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Where to go in Bhutan

by Gemma Clayton

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Bhutan seems as old as time itself. Distant Himalayan peaks glower over clustered villages and valleys checkered with pastures. A spiritual calm pervades all aspects of life with tradition and worship taking priority over the inconveniences of the modern world. Development is minimal and its gentle pace bestows the landscape with an ancient, everlasting appeal. This is a mystical land of legends and mountains, virgin forests and jaw-dropping views.

Jakar

The hub of the four valleys of Bumthang, Jakar is a natural base for forays out into the pastoral idyll of the valleys or to some of the kingdom's oldest Buddhist temples and monasteries. Timeworn villages cluster among patchwork fields under gentle mountains. Follow cobblestone paths to imposing forts and intricately painted monuments, encountering local people working the land with traditional techniques. The area is known for its high quality fruit and delicious honey, so why not put together a picnic and find the perfect scenic spot for lunch? There are peaks and gorges, walking trails for all abilities and picture-perfect valleys that have remained unchanged for centuries. A wonderful, refreshing place to soak up the culture and see local life in action.

Thimphu

Bhutan’s diminutive capital is a pleasing combination of historical monuments and intriguing culture, as the population make the first moves to create a more international city. The weekly market sees traders come from miles around to sell their goods to throngs of Bhutanese, who tend to stock up for the whole week in one go. It’s a great place to get an insight into exotic local produce and different ways of life. Chillies, yak milk and butter, wooden artefacts and bright fabrics seem to be the standard offerings. Thimphu is also home to one of the most significant dzongs in the country, Tashichoe, which hosts the king’s official headquarters.

Paro

Home to one of the finest dzongs in the country, Paro is a small and attractive town which lies on the banks of the Paro Chha river. The spectacle of the Paro Spring Festival is not to be missed if you happen to be in the area. At other times, nobody is in a rush here, and a peaceful stroll among the colourful wood-fronted streets is a highlight of any visit. Cross the wooden bridge to the Rinpung Dzong and admire the thick buttressed fortifications that protected those inside from Tibetan invasions. Just nearby, the spiritually important and precarious Tiger’s Nest monastery perches on the cliff face; tempting hikers along the trail to reach this iconic and inspiring spot.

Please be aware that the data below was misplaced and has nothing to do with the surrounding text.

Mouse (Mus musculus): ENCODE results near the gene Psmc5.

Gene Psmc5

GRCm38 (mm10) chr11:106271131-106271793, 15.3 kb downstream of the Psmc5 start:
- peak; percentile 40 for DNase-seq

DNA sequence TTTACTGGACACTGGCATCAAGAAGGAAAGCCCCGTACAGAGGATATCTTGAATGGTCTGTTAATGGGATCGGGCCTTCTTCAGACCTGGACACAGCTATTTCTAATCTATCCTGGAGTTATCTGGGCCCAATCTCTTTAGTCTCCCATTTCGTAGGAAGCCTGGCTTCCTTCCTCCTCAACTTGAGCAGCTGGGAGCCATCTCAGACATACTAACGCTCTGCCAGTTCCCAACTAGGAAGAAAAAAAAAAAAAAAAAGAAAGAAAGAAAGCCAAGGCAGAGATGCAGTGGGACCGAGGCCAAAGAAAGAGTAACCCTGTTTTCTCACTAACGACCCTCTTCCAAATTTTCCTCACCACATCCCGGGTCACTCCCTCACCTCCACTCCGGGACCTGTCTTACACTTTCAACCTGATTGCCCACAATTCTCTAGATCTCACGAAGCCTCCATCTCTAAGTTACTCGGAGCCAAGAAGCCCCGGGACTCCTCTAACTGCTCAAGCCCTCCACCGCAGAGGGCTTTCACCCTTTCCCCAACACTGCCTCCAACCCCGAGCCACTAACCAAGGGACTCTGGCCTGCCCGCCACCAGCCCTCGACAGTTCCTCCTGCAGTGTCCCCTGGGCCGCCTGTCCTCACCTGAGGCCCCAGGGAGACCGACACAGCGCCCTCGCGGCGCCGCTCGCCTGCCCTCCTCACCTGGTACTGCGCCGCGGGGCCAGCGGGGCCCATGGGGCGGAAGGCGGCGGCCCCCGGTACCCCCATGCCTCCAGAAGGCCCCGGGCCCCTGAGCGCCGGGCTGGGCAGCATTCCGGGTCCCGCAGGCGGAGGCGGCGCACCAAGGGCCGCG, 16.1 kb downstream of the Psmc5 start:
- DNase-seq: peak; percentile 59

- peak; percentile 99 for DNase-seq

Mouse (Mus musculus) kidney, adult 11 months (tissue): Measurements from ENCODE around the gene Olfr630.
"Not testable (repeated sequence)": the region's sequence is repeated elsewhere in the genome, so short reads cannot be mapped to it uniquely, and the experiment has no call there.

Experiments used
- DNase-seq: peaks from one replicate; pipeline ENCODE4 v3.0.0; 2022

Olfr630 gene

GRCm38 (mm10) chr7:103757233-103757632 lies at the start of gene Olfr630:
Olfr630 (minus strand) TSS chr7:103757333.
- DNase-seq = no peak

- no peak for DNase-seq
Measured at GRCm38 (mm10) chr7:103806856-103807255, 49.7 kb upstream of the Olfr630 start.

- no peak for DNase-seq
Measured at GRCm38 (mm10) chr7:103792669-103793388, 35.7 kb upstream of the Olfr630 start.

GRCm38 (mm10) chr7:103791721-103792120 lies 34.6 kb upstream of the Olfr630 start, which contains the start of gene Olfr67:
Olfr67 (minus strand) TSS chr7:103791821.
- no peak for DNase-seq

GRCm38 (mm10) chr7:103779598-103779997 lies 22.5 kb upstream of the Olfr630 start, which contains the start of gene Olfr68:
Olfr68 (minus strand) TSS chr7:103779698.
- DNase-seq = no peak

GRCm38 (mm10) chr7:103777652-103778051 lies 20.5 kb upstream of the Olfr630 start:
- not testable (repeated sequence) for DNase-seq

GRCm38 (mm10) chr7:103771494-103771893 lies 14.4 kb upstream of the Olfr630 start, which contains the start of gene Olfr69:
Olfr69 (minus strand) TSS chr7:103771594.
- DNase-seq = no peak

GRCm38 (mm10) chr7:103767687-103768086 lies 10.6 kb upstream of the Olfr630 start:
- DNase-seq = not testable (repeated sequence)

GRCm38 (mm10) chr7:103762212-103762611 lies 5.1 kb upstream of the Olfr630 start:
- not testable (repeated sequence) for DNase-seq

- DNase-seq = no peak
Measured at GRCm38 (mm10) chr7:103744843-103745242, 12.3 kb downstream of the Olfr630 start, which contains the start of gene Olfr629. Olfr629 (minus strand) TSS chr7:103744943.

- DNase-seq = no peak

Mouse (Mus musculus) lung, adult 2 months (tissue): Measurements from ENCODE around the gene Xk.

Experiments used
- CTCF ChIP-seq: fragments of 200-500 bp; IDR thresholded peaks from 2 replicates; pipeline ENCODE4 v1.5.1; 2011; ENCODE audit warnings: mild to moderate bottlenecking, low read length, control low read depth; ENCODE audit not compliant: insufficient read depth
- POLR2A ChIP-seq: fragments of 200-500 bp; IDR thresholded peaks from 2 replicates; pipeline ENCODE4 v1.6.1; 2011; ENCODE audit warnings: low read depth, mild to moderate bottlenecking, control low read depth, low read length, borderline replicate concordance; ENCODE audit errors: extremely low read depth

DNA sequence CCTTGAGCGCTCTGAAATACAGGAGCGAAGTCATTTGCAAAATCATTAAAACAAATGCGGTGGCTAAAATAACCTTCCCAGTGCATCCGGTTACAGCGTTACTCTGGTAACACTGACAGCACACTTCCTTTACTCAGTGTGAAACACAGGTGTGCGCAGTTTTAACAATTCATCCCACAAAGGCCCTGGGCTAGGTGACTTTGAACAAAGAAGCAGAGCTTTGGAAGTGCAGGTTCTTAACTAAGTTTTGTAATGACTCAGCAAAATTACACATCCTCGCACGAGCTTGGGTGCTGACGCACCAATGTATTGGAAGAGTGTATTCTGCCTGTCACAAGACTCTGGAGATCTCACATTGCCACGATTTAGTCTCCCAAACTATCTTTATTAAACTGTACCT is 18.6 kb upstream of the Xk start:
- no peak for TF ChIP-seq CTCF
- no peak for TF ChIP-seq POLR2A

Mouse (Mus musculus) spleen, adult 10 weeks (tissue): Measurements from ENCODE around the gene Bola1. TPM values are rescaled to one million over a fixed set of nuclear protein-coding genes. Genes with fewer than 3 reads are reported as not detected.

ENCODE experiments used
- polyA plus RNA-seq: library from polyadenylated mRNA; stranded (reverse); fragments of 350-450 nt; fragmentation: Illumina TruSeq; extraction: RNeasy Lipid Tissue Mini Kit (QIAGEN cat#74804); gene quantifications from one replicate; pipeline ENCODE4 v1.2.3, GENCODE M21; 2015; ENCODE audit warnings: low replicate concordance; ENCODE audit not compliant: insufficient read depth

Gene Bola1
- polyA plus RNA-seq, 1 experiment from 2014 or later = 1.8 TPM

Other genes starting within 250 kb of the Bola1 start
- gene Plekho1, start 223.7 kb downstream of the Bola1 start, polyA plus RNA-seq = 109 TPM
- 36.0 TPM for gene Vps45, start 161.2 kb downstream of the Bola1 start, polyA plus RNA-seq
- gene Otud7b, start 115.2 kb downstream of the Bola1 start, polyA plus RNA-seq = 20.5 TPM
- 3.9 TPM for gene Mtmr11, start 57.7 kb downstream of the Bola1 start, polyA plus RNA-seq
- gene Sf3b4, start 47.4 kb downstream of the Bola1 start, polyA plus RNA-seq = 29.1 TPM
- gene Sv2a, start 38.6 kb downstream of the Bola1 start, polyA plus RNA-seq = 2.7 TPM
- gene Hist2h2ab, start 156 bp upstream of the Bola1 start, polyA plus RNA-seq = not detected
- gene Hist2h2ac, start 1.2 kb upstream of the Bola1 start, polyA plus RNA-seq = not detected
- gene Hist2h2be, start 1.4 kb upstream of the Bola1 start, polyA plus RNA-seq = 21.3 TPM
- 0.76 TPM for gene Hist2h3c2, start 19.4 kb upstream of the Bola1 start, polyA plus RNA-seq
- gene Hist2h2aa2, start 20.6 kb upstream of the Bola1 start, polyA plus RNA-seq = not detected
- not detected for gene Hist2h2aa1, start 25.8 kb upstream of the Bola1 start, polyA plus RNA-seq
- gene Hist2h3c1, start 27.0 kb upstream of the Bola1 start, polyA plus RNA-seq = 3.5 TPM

Takung Valley

As a change from all those imposing mountain temples and forts, rest awhile in this lovely region of meadows so lush you’ll wish you were one of the sheep grazing them. Situated on the route that descends from the Phepte-La pass, this stunning wooded valley is ideal for re-acclimatising to life at lower altitudes, or pause and enjoy the tranquil surroundings of central Bhutan.

Punakha

Home to the sublime Punakha dzong, the second largest in Bhutan, Punakha sits at a lower altitude than Thimphu. Watching over the confluence of two waterways, the ‘mother’ and the ‘father rivers, this impressive complex was actually rebuilt in traditional style in recent years because in 1998 it was partially destroyed by a fire. It is an intricate and imposing building with some eye-catching rooflines and elaborate decoration, all set off perfectly by its commanding position overlooking the fertile soil of the valley.

Gangtey valley

During the hard, snowy winters, this valley high in the Black Mountains hosts an array of wildlife. Each year, black-necked cranes migrate here from Tibet and the sight of them in flight is a memorable one. The valley is an important area for wildlife in general, as it hosts Himalayan black bears, muntjac and leopards. The 400-year-old Monastery here is named Gantrey Gompta and it is one of the two most important sites for the followers of the Nyingmapa branch of Buddhism. Legend has it that when the cranes arrive from Tibet to roost in the valley, they circle the monastery three times as they pass, and repeat the same manoeuvre on the return journey.

Make it happen

Bhutan is an enthralling destination where the culture and people are refreshingly free of modern afflictions. However, as the population becomes more exposed to global influences, things will inevitably change. Organise your trip to Bhutan now and take in the glorious traditions and scenery; unchanged for centuries.

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